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USS Des Moines (CA-134)
USS Des Moines (CA-134) under way, 15 November 1948
Career (US)
Namesake: Des Moines, Iowa
Ordered: 25 September 1943
Builder: Bethlehem Steel Company
Laid down: 28 May 1945
Launched: 27 September 1946
Commissioned: 16 November 1948
Decommissioned: 6 July 1961
Struck: 9 July 1991
Fate: broken up
General characteristics
Class and type: Des Moines-class heavy cruiser
Displacement: 17,000 tons
Length: 716 ft 6 in (218.39 m)
Beam: 76 ft 6 in (23.32 m)
Draft: 22 ft (6.7 m)
Propulsion: 4 shaft; General Electric turbines; 4 boiler; 120,000 shp
Speed: 33 knots (38 mph; 61 km/h)
Range: 10,500 nmi (19,450 km) at 15 knots (17 mph; 28 km/h)
Complement: 1,799 officers and enlisted
Armament: 9 × 8"/55 caliber guns
12 × 5"/38 caliber guns
24 × 3"/50 caliber guns
24 × 20 mm AA guns

The second USS Des Moines (CA-134) was the lead ship of the Des Moines-class heavy cruisers in the United States Navy.

Des Moines was launched 27 September 1946 by Bethlehem Steel Company, Fore River Shipyard, Quincy, Massachusetts; sponsored by Mrs. E. T. Meredith, Jr.; and commissioned 16 November 1948, Captain A. D. Chandler in command. She became the first of her class to carry the new Sikorsky HO3S-1 utility helicopters in place of seaplanes. It was named after the capitol of the state of Iowa.

In a varied operating schedule designed to maintain the readiness of the Navy to meet the constant demands of defense and foreign policy, Des Moines cruised from her home port at Newport, Rhode Island and after 1950, from Norfolk, Virginia on exercises of every type in the Caribbean, along the East Coast, in the Mediterranean Sea, and in North Atlantic waters. Annually between 1949 and 1957 she deployed to the Mediterranean, during the first seven years serving as flagship for the 6th Task Fleet (known as the 6th Fleet from 1950). In 1952, and each year from 1954 to 1957, she carried midshipmen for summer training cruises, crossing to Northern European ports on the first four cruises. She also sailed to Northern Europe on NATO exercises in 1952, 1953, and 1955. On 18 February 1958, she cleared Norfolk for the Mediterranean once more, this time to remain as flagship for the 6th Fleet until July 1961 when was placed out of commission in reserve.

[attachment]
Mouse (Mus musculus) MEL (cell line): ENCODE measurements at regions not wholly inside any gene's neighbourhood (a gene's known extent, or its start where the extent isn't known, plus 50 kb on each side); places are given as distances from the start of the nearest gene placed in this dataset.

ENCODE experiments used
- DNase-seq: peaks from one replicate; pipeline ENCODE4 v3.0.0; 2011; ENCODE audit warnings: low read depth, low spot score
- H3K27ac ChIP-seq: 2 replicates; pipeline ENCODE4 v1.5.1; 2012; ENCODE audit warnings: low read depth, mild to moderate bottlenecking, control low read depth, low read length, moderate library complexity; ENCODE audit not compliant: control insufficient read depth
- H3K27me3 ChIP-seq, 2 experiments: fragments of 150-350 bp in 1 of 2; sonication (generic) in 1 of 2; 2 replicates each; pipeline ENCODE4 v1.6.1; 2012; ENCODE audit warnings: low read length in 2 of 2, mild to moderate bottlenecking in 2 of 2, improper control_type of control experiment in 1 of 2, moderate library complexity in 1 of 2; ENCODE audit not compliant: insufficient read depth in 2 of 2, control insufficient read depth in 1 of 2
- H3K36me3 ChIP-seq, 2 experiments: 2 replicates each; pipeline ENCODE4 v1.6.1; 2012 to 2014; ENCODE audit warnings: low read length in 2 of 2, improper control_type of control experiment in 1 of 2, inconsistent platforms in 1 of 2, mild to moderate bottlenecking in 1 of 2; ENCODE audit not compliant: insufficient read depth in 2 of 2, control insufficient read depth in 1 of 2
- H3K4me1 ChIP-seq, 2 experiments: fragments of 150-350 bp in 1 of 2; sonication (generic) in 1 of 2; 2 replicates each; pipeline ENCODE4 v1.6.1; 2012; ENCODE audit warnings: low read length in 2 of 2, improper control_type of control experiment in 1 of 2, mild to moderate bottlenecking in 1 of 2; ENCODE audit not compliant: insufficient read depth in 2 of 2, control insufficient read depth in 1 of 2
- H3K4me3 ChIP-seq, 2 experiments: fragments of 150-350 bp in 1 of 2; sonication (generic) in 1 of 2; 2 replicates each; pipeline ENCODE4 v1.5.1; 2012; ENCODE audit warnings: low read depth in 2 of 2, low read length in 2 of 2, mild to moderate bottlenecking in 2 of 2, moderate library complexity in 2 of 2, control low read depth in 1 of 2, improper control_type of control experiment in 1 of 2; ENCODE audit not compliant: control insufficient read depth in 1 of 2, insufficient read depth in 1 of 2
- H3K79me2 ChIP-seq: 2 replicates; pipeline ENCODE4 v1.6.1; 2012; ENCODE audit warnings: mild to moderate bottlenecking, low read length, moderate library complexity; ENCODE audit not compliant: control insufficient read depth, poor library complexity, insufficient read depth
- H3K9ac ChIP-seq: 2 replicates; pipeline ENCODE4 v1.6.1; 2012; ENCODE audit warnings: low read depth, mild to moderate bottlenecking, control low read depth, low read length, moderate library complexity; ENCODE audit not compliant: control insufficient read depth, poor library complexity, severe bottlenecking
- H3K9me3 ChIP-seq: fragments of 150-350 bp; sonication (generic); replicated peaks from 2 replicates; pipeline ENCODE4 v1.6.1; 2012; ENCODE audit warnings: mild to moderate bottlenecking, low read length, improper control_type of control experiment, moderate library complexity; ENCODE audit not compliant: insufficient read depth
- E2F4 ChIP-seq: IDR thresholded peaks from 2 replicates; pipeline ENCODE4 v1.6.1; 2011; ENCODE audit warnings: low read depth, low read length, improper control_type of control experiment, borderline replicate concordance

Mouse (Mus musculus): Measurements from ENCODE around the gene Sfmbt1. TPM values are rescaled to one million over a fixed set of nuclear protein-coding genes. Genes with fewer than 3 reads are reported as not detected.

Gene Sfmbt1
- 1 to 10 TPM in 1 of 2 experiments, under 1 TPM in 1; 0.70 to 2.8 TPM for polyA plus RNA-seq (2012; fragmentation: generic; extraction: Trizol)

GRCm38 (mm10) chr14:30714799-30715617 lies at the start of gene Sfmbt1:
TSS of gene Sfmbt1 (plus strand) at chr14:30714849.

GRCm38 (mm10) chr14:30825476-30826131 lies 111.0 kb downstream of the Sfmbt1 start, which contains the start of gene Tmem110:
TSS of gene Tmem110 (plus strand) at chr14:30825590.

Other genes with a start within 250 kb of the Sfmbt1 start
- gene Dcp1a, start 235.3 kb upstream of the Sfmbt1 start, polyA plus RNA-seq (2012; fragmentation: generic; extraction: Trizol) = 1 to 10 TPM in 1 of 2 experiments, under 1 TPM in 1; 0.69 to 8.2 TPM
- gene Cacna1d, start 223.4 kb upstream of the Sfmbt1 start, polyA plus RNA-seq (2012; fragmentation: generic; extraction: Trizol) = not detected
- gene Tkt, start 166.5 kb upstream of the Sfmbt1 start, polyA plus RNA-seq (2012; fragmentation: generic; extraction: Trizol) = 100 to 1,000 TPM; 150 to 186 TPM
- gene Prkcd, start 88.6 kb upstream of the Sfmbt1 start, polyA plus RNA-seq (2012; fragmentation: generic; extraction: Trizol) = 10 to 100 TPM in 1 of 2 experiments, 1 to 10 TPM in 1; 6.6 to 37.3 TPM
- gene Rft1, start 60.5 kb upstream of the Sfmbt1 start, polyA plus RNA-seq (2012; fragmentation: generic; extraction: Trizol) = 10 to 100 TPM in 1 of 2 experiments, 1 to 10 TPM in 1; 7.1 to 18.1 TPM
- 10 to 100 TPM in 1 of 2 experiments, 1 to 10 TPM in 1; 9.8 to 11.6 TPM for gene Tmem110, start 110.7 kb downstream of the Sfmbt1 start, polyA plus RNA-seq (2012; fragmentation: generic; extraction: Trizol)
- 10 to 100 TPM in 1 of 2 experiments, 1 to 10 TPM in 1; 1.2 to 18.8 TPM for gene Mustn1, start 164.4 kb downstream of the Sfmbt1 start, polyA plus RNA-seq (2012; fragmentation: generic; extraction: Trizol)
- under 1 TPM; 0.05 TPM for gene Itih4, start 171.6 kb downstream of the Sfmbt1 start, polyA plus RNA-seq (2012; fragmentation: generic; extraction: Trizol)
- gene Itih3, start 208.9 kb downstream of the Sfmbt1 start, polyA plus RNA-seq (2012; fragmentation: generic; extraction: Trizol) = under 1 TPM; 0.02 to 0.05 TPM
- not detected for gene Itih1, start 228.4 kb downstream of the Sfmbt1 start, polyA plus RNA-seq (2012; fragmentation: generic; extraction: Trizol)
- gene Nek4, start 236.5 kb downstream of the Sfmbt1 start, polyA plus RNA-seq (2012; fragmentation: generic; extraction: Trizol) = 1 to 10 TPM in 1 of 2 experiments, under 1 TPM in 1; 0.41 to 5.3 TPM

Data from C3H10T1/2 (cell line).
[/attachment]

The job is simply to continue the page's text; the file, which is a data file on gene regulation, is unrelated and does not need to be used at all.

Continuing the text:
Through her Mediterranean services Des Moines contributed significantly to the success of the 6th Fleet in representing American power and interests in the countries of Southern Europe, Northern Africa, and the Near East. She made this contribution through such activities as her participation in NATO Mediterranean exercises; her call to seldom-visited Rijeka, Yugoslavia, in December 1950 and Dubrovnik, Yugoslavia, in May 1960, and to many other ports as a regular feature of her schedule; her cruising in the eastern Atlantic during the wake of the Suez Crisis of 1956; and service on patrol and as control center for American forces in the Lebanon crisis of 1958.

After decommissioning in 1961 she was mothballed in the South Boston Naval Annex and eventually laid up in the Naval Inactive Ship Maintenance Facility at Philadelphia, where she remained until 2006. After an attempt to turn her into a museum ship in Milwaukee, Wisconsin, failed, she was towed to Brownsville, Texas, for scrapping, and arrived there 7 September. By July 2007, she had been completely broken up. Her status officially changed to "disposed of by scrapping, dismantling" on 16 August 2007. Sister ship USS Newport News (CA-148) was scrapped in New Orleans in 1993. The third Des Moines-class ship, the USS Salem (CA-139), is a museum ship in Quincy, Massachusetts.

References

This article includes information collected from the public domain sources Dictionary of American Naval Fighting Ships and Naval Vessel Register.

External links

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